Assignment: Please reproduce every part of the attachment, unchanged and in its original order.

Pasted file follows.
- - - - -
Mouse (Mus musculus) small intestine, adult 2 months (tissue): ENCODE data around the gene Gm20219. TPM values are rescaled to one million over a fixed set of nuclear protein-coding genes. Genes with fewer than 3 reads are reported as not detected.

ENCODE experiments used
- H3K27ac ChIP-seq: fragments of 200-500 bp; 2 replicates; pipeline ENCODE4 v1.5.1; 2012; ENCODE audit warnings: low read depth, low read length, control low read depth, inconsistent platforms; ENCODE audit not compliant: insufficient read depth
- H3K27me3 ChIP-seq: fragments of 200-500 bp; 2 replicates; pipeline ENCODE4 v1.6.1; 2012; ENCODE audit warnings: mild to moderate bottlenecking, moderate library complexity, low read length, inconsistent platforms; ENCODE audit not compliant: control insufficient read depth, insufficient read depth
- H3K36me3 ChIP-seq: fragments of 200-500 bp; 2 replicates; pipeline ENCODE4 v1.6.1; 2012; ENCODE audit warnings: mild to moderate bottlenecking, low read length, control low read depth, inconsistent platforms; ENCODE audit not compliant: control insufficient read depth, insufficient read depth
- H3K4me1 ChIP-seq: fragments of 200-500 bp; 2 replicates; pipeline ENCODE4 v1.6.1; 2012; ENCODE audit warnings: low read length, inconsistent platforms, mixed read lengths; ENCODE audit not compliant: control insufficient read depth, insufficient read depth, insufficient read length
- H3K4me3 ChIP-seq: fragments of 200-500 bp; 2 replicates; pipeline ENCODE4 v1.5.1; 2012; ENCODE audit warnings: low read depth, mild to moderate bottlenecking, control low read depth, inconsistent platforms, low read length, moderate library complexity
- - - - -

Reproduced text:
Mouse (Mus musculus) small intestine, adult 2 months (tissue): ENCODE data around the gene Gm20219. TPM values are rescaled to one million over a fixed set of nuclear protein-coding genes. Genes with fewer than 3 reads are reported as not detected.

ENCODE experiments used
- H3K27ac ChIP-seq: fragments of 200-500 bp; 2 replicates; pipeline ENCODE4 v1.5.1; 2012; ENCODE audit warnings: low read depth, low read length, control low read depth, inconsistent platforms; ENCODE audit not compliant: insufficient read depth
- H3K27me3 ChIP-seq: fragments of 200-500 bp; 2 replicates; pipeline ENCODE4 v1.6.1; 2012; ENCODE audit warnings: mild to moderate bottlenecking, moderate library complexity, low read length, inconsistent platforms; ENCODE audit not compliant: control insufficient read depth, insufficient read depth
- H3K36me3 ChIP-seq: fragments of 200-500 bp; 2 replicates; pipeline ENCODE4 v1.6.1; 2012; ENCODE audit warnings: mild to moderate bottlenecking, low read length, control low read depth, inconsistent platforms; ENCODE audit not compliant: control insufficient read depth, insufficient read depth
- H3K4me1 ChIP-seq: fragments of 200-500 bp; 2 replicates; pipeline ENCODE4 v1.6.1; 2012; ENCODE audit warnings: low read length, inconsistent platforms, mixed read lengths; ENCODE audit not compliant: control insufficient read depth, insufficient read depth, insufficient read length
- H3K4me3 ChIP-seq: fragments of 200-500 bp; 2 replicates; pipeline ENCODE4 v1.5.1; 2012; ENCODE audit warnings: low read depth, mild to moderate bottlenecking, control low read depth, inconsistent platforms, low read length, moderate library complexity